This week Secretary of Defense Jim Mattis is in Europe to discuss the counter-ISIS campaign with European friends and allies. As part of his trip, Mattis will visit NATO’s Enhanced Forward Presence (EFP) battle group in Lithuania. This multinational battalion is led by Germany. Although Lithuania may be one of the smaller countries in Europe, Mattis’ visit to our Baltic ally is an important mission at a crucial time.
Lithuania sits at the center of Northern Europe, a region that is newly tense due to continued Russian assertiveness, snap exercises, and remarkable buildup of combat forces near NATO’s most exposed allies. To Lithuania’s southwest sits the Kaliningrad enclave, a region where Russia is installing a powerful network of air defense, ballistic, and anti-ship missiles that could stymie US and NATO efforts to reinforce Lithuania and the rest of northeastern Europe during a crisis with Russia.
Mattis’ visit to Lithuania sends a powerful message that the United States recognizes and engages with those allies who take their own security and fair burden sharing seriously. For years, Estonia has maintained defense spending at the NATO level of two percent of GDP for defense. Lithuania and Latvia have both radically increased defense spending since 2014, and are both expected to reach the NATO target of two percent of GDP for defense by next year. Lithuania also recently re-introduced conscription; meaning that Lithuania is committing both its financial resources and its citizens to the defense of the nation.
But the work to bolster NATO’s northern and eastern flank is far from over. Mattis’ visit is therefore an opportunity to begin the work that is left to do to ensure that the Baltic Sea region does not become a flashpoint between NATO and a revanchist Russia.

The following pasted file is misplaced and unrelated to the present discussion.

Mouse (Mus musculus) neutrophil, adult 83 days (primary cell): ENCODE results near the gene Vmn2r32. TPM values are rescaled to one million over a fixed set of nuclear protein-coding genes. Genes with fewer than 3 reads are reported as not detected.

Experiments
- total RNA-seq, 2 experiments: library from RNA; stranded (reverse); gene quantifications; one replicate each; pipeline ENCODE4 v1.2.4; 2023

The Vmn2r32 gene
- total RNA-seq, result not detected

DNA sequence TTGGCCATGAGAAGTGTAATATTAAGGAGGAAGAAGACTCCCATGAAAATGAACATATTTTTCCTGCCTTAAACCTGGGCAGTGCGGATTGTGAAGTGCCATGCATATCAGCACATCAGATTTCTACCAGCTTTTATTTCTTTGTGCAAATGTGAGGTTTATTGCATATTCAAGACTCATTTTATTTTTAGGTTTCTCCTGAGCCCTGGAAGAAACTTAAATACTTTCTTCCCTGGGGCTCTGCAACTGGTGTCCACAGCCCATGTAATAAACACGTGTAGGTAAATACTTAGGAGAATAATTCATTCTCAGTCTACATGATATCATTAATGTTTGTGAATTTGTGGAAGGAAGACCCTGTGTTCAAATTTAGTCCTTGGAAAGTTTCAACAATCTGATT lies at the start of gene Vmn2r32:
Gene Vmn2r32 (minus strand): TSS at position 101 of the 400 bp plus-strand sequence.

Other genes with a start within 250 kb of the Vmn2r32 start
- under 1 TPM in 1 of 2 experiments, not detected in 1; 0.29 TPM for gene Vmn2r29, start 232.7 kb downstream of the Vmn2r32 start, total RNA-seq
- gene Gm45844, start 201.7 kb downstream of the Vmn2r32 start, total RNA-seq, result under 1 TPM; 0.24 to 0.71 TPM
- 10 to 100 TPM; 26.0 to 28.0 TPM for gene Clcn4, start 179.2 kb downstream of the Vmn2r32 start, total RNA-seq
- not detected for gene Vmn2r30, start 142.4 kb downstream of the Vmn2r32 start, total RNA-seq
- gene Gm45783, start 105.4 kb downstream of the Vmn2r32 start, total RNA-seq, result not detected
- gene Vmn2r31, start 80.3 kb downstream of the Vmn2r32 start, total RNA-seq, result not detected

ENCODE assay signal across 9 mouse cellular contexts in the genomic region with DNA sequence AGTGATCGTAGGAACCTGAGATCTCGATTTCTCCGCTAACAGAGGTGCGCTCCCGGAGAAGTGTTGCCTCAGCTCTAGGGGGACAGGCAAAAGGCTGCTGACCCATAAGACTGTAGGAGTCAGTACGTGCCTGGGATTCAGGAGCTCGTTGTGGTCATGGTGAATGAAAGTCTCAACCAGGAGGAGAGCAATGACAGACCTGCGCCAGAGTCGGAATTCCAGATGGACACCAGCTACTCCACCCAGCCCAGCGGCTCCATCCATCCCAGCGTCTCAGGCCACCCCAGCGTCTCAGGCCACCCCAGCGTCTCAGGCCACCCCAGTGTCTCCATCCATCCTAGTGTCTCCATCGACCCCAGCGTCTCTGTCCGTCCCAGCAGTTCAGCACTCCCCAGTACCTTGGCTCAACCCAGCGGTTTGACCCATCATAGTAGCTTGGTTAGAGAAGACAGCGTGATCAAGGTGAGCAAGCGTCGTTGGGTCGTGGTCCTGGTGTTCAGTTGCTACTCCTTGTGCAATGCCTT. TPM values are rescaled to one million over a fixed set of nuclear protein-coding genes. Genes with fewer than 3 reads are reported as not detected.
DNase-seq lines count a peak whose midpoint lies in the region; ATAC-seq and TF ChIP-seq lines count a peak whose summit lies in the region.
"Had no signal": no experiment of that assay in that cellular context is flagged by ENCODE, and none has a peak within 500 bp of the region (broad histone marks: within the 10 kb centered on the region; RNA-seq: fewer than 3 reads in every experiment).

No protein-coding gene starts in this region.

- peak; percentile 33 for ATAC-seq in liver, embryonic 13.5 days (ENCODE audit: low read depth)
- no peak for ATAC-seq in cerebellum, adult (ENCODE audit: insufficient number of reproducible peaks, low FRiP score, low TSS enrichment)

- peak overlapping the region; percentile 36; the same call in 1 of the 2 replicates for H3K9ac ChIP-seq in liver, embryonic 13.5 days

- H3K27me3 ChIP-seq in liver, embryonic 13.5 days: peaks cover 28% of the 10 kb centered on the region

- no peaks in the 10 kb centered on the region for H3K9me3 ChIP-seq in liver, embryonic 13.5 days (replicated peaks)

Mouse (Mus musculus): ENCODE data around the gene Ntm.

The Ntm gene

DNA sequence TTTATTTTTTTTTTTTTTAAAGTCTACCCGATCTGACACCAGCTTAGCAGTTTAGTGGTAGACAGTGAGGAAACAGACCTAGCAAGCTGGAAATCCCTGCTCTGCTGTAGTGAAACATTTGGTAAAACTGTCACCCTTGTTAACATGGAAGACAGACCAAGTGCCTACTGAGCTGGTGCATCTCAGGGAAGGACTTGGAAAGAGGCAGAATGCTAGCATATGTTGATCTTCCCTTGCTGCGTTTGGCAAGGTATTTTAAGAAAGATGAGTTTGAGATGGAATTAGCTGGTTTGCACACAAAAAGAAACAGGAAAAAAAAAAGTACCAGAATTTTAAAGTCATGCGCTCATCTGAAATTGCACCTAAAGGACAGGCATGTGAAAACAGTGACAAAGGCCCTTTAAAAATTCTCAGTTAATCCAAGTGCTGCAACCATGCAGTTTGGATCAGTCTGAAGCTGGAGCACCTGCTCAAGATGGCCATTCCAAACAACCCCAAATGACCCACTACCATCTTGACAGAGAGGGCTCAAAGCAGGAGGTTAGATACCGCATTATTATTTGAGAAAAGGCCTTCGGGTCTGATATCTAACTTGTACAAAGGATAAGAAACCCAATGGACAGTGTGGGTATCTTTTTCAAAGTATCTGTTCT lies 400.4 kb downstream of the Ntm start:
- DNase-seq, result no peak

For starters, the United States needs to think about it long-term engagement in Lithuania and the other Baltic States. That other NATO members are stepping up to provide forces for NATO’s presence in the Baltics should be applauded, but the United States should also consider some form of presence in order to further strengthen inter-operability with Lithuanian and NATO forces, as well as to familiarize American military leaders with territory they may be asked to defend alongside NATO’s members at some point in the future. It would also send an important message about US commitment to its exposed allies.
Second, the Baltic Sea region badly needs additional air defense capabilities, infrastructure that can support and speed reinforcements, and cyber capabilities. This is not for the United States to provide, but US attention to these gaps will help accelerate investments, and could help uncover opportunities for US-regional cooperation.
Lastly, the Pentagon needs to consider how to strengthen cooperation and capabilities for the maritime domain in the Baltic Sea region. NATO’s first response to the new tensions in the region has been understandably ground focused, but the maritime domain is increasingly important, both in terms of providing an avenue for reinforcements into the Baltic States and as an arena for Russian anti-access/area-denial efforts.
Secretary Mattis’ visit to Lithuania carries both political and strategic importance, and shines a light on a key friction zone in the new European security environment. With President Trump’s first NATO meeting only three weeks away, it is an excellent opportunity to highlight not only allies who are carrying their share of the burden, but also the importance of continued US leadership within and throughout the transatlantic Alliance.
Magnus Nordenman is director of the Transatlantic Security Initiative and deputy director of the Brent Scowcroft Center on International Security at the Atlantic Council.